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Anyone build a Barndominium?
Im just curious has anyone gone the route of building a Barndominium?? Im doing some research now and tossing it around. Prices seem to be pretty good .
as you know, they are essentially pole building construction with livable space to suit your needs. nothing too special about them.
i have not built one but have been in a few at various phases. the owners are mostly people that travel a lot in their RV and have toys such as a boat and atv/utv.
other than the potential to save construction cost, which really isn't much different than conventional stud framing on a concrete slab, there is no big advantage to them.
I was told, not sure if true, that banks don't do long term loans on them. If that is the case, that would certainly effect resale value.
That said, I am looking into one as well.
We built a couple years back. After doing a lot of research and considering our extremely experienced general contractor’s advice, we went the route RonP talked about. Regular stickbuilt on a slab. Very happy with it.
We priced out doing a custom barndo and it was the same if not more than a stick frame by the time it was all said and done. I think if you keep it reasonably small and modular, you can save some some money. They can be as nice or as basic as you want.
I haven't but I've been involved in the process on several. It can be simple or near impossible depending on your local code officials
We looked into them (as well as a modular, Morton building, steel building with inside finished by myself, and any other means we could find and research to build a house). Decided on stick built with a full basement. The contractor finished the upstairs, I finished the basement myself. Me finishing the basement made the bank loan smaller and we were move-in ready when the contractor finished. I didn't find a cost advantage to the barndominium. In fact the bank wasn't keen on it due to there not being any comparables locally.
Out side maintenance is pretty close to none of using all metal my barns built in the 70s still look the same just a little fade.
I've built several. They are very functional for people who don't require the traditional home. I can build one way cheaper than someone can say a stick framed, brick home on a slab when you get to comparing usable footage space. Bigdog is right...the only maintenance in 40 yrs might be to replace the screws.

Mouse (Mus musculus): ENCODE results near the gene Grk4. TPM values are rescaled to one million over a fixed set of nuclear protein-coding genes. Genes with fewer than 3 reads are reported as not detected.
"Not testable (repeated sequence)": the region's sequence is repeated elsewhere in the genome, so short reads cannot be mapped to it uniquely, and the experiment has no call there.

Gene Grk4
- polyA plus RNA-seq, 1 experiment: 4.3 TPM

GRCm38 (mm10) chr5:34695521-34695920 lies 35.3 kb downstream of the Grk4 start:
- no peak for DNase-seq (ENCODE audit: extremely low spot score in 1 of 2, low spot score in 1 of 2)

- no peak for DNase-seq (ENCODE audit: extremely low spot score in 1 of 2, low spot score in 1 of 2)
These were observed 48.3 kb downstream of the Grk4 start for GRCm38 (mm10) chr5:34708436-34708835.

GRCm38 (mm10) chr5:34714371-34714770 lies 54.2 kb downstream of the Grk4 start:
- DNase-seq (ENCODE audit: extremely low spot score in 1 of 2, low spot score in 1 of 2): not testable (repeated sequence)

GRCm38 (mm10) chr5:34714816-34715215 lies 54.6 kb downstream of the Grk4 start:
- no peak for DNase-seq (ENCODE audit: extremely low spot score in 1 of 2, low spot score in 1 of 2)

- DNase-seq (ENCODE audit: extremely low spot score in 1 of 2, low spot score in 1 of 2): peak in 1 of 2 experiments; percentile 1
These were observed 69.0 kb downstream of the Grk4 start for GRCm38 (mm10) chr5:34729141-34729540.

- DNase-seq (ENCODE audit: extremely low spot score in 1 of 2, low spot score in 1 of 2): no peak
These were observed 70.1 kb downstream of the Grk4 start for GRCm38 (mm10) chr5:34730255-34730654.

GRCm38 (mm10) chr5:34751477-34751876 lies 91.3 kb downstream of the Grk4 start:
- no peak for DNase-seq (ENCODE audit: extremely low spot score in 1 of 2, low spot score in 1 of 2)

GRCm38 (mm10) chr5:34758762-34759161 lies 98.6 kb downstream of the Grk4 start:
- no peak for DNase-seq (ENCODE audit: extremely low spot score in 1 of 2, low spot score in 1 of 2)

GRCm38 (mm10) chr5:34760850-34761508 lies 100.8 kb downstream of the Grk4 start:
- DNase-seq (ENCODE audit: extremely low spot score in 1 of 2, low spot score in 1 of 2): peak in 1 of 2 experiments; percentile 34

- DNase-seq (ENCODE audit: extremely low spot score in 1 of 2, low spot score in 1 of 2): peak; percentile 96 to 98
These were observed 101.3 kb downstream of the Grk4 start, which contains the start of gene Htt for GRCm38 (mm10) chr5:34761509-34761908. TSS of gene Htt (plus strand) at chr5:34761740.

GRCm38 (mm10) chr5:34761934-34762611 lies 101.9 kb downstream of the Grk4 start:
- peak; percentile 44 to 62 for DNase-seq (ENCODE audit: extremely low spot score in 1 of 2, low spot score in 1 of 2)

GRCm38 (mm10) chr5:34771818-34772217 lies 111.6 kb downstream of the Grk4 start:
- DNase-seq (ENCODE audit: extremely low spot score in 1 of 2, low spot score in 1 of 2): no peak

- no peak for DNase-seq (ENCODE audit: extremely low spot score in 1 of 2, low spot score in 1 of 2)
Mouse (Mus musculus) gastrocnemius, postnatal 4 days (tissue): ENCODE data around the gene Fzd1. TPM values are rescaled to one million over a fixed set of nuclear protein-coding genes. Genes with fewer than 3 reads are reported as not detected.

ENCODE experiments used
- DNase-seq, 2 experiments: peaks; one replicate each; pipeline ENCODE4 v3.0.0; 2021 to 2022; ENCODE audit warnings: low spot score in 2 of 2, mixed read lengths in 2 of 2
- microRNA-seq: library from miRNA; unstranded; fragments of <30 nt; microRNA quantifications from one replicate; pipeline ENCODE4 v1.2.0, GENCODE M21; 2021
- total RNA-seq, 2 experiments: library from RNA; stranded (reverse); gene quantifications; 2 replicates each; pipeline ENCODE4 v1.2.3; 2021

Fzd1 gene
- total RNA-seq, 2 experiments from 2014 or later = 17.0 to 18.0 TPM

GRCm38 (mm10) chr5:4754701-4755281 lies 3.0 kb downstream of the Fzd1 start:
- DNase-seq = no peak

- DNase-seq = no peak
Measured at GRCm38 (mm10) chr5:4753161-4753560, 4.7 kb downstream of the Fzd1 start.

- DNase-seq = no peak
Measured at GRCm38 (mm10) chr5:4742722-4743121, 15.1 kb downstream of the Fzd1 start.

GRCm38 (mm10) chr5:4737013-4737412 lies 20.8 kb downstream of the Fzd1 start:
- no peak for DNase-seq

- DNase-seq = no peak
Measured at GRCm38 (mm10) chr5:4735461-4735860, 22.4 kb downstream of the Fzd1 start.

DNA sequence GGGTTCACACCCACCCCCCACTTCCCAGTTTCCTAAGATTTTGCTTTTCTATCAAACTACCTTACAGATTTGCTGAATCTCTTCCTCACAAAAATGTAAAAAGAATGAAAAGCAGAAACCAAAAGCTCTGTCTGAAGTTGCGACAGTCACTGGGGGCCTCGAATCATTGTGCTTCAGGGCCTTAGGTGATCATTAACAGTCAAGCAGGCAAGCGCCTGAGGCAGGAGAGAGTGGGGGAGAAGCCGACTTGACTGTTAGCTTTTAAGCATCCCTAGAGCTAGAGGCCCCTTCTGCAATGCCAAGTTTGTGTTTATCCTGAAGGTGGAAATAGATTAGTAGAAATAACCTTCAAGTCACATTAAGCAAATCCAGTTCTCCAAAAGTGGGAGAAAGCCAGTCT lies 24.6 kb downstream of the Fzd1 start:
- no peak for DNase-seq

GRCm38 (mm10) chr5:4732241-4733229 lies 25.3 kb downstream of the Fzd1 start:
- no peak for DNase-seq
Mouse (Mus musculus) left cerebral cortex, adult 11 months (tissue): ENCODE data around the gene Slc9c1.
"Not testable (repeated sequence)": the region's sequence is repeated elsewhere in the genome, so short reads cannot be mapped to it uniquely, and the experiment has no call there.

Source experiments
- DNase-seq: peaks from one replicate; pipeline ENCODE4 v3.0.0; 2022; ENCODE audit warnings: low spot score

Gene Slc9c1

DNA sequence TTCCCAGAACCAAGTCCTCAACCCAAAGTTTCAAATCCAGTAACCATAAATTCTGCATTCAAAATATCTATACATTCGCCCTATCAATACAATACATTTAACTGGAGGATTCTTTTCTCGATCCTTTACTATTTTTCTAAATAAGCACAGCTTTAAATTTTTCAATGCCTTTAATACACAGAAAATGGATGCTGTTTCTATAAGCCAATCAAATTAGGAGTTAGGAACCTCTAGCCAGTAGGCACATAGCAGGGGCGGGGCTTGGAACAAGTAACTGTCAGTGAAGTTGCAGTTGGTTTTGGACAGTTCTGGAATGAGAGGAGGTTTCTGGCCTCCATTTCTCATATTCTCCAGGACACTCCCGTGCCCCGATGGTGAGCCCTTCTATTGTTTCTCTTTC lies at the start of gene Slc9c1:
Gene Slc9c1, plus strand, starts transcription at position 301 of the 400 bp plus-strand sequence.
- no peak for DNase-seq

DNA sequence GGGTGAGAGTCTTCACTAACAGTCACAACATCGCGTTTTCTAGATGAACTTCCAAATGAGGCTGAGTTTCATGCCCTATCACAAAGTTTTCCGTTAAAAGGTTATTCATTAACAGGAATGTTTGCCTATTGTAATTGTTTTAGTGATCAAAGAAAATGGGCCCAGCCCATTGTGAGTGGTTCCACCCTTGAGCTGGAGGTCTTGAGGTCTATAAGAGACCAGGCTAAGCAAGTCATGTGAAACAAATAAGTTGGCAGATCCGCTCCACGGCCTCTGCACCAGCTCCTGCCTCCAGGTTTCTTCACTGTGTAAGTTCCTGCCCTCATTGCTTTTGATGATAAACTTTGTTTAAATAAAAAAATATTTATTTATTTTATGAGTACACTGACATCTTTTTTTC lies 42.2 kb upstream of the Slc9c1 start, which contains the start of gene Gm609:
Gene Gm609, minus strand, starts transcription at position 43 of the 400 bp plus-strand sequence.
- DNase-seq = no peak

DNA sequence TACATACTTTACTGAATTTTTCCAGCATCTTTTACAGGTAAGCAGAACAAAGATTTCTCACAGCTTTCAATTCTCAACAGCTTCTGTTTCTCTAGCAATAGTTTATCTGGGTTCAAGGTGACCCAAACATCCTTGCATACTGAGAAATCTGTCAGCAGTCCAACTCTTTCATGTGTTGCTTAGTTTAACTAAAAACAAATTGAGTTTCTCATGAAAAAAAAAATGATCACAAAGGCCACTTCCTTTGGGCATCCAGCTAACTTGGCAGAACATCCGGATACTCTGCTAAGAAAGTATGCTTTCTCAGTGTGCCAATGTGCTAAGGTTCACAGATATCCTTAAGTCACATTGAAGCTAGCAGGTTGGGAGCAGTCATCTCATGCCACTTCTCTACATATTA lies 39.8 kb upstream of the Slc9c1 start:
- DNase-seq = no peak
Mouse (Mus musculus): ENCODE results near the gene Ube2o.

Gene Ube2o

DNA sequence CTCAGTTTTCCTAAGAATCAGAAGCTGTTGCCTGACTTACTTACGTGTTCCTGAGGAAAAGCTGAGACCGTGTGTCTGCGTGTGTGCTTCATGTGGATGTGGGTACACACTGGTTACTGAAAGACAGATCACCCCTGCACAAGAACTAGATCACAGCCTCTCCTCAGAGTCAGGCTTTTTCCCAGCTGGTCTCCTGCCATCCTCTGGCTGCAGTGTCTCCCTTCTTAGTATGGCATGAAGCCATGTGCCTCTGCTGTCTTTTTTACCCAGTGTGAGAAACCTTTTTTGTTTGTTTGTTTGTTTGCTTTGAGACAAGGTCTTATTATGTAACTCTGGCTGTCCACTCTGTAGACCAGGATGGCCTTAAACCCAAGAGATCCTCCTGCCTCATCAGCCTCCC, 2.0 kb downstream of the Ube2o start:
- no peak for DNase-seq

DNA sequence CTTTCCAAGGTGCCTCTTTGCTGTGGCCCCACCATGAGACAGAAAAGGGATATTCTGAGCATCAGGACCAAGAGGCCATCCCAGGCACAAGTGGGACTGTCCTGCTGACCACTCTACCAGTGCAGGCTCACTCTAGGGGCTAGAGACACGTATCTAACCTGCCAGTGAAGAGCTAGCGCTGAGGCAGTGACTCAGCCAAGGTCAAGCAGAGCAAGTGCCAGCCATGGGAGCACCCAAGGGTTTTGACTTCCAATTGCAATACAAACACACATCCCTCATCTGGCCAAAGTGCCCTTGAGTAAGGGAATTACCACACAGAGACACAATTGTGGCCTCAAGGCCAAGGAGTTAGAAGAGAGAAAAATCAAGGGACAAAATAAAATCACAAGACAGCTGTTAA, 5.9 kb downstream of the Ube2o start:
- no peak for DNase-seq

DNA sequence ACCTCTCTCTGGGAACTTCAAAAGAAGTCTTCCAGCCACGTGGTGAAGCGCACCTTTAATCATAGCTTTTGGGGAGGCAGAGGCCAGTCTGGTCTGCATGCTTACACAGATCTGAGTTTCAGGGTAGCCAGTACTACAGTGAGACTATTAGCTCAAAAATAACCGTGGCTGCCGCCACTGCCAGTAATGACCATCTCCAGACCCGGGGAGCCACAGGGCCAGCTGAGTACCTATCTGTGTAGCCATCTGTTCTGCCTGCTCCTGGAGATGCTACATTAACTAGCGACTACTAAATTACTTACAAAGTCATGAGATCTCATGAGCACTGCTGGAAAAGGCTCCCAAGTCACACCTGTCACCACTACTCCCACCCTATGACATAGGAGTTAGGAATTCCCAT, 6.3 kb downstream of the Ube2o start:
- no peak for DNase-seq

is it safe to assume that stick built is stronger when it comes to storms?
"is it safe to assume that stick built is stronger when it comes to storms?"
there are some variables of course and ways to make the two types of construction more equal. but in general, the way the wall sheathing is nailed on a stick built home will make it less likely to be damaged by forces from wind than the typical pole building construction.
you can build stud walls between poles of a barndominium and attach wall sheathing the same way you would on a stick frame. but, this gets back to the above point that there is then less, if any, cost benefit.
Never heard of this term. Often called a shouse here. Common metal sheds of this variety are likely to be engineered to barely meet requirements, which is one way they make money. They can be custom-engineered, but this costs more. If engineering is done on a stick built house, it is likely not done in the same manner. Many stick framed houses are not engineered, but just built with a proven system.
I'm not really following the difference in maintenance suggested. You can stick frame a house with a metal roof and siding that would last the same? A shouse can be a consideration if you are looking at having a relatively bare bones living space, but if you want a "normal" living space, I would look elsewhere.
I'm a little confused. Why would a shouse have a different interior than a stick built? The one's I've been in had just as many interior walls and rooms as any other living structure. Maybe I'm missing something?
Catscratch, whose post are you confused with? I didn't see anyone post about the amount of interior walls.
If you try to build one use a moisture barrier before you put the metal on ,steel sweets alot. And best to insulate roof with the roll out roof insulation Before steel goes down. And last make sure your getting load barring trusses not standard.
We see alot of them around here and I will say with the thinner metal the biggest issue I hear is that contractors staple the tyvec on and when the metal gets hot you can see the staples that dimple the metal.I know of one they just replaced all the metal on 1 side.Way to get around this is staple top and bottom.If I did one I would spray foam
I have seen several around us and they are interesting as I gotten older I do like the idea of all being on one level.Lewis